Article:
After earning her bachelor’s degree at Appalachian State University, Alison Faulkenberry ’24 DPT had a tough time deciding whether to pursue a Doctor of Physical Therapy or Master of Science in Athletic Training.
She wanted both degrees because, as she puts it, having both would make her a “more well-rounded clinician.” But thinking about the time and cost of completing two graduate degrees was daunting.
“Post-graduate degrees take a lot out of you,” said Faulkenberry, now a third-year DPT student at the University of Lynchburg. “They are challenging and push you beyond what you thought you were capable of.
“All that being said, I personally know that if I did not go straight into the MSAT program, I would probably not get my MSAT.”
As it turns out, Faulkenberry didn’t have to choose between the two.
This past spring, Lynchburg’s Doctor of Physical Therapy and Master of Science in Athletic Training programs formed a partnership that gives students who want to obtain both degrees the opportunity to do that quicker — and less expensively.
Lynchburg students can now fast-track the DPT and MSAT — in that order — completing both degrees within four years, instead of five. After graduating from the DPT program next May, Faulkenberry will start the MSAT.
The MSAT program, which usually takes two years to complete, is “allowing some of the DPT courses to substitute, because the content overlaps,” explained Dr. Debbie Bradney, chair of Lynchburg’s athletic training department.
She added that Lynchburg is one of just a few institutions in the country to offer this option.
Similar to Faulkenberry, Callie Neal ’24 DPT was attracted to Lynchburg’s dual-degree program because, while she wanted to be a physical therapist, she also had an interest in athletic training — an interest she developed as a member of Virginia Tech’s Sports Medicine Club.
“We got to work firsthand with the athletic trainers on staff, as well as the athletes, learning skills and helping as needed,” Neal said. “I chose to pursue the accelerated program because, with my love for physical therapy, I have always considered getting my MSAT as well. …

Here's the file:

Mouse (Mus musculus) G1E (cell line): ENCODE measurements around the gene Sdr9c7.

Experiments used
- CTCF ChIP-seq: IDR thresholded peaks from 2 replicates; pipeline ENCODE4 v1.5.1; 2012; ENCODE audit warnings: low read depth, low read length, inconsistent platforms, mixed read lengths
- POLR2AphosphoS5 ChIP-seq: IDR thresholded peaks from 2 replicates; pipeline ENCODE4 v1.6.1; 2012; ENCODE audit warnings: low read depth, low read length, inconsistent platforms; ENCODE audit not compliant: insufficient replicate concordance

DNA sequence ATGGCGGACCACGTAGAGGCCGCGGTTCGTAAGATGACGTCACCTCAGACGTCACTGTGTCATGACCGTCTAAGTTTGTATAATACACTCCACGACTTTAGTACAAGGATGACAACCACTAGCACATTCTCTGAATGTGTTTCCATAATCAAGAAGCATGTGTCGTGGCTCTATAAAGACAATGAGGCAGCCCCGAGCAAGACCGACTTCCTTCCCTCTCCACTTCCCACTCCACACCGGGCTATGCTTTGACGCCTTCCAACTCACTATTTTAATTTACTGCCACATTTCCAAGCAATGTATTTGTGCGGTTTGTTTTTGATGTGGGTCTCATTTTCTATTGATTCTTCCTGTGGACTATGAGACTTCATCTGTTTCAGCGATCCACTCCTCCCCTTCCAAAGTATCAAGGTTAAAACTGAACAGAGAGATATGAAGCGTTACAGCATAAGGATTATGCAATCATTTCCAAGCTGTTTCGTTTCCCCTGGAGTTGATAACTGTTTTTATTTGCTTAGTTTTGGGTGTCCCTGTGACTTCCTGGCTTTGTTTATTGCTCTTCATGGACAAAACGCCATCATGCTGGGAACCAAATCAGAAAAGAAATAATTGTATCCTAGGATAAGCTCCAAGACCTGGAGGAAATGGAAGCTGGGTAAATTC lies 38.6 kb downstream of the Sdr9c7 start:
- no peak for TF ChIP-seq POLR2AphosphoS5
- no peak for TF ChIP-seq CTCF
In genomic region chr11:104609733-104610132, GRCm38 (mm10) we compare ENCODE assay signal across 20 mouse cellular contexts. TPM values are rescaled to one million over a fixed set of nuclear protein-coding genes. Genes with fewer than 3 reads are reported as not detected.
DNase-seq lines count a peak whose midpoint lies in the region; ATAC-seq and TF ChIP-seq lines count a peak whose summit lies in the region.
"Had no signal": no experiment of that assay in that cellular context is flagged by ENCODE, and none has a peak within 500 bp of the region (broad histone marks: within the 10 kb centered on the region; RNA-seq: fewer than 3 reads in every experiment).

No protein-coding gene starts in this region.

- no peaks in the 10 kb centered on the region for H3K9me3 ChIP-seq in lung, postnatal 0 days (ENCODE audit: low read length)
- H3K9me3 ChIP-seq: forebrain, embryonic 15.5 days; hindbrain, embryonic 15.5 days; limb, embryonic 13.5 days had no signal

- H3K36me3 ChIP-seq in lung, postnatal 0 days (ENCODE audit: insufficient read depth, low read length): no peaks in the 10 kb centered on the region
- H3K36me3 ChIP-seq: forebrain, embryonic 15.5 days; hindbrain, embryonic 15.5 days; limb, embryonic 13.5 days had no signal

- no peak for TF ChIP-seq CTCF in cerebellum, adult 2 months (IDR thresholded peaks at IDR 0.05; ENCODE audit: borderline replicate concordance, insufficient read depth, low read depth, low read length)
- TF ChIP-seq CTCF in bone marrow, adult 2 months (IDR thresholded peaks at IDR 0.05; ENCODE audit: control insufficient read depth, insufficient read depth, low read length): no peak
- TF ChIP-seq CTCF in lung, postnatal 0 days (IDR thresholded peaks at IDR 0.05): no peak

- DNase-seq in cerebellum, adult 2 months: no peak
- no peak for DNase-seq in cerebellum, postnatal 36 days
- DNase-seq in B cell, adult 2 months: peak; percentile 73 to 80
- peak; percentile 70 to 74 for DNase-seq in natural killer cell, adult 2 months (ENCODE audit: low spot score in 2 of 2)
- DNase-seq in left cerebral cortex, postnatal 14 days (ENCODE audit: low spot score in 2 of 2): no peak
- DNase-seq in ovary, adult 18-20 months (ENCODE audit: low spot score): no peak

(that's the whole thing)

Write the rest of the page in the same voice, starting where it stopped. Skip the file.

“This is a great option for me, due to the financial benefit of having half the classes as well as building on my previous learning. I’m excited to pursue this opportunity with the previous experience I’ll have after completing my DPT.”
In addition to saving students time and money, the dual degree can mean broader career opportunities. While PTs and ATs have “a lot of shared skills, they also have very unique skills,” said Dr. Jason Grandeo, an associate clinical professor of physical therapy at Lynchburg.
“Having the dual degree makes you … an even stronger candidate for a position, because you have in-depth experience in both on-the-field examination and care, as well as long-term rehabilitation care.
“You may be able to take on multiple roles in a sports organization or school, which may be attractive to employers.”
Bradney agreed. “For those who want to work with an active population, it gives them more job options in a more specific field,” she said. “In my opinion, a lot of PTs want to work with athletes, but sometimes it’s the long-term rehabs with a physical therapist.
“Athletic trainers do the short-term rehab with athletes and physically active people as their primary population. A general population in a PT clinic might not be as active.”
Completing the DPT first also better prepares students for the MSAT.
“PT programs are designed to create an entry-level doctor of physical therapy who is a generalist — meaning you learn how to examine and treat patients with neurological injuries, orthopedic injuries, cardiopulmonary issues, and so on,” Grandeo said.
He added, “Having some of this knowledge from PT school going into an AT program may put you ahead of others who are being introduced to the material for the first time.”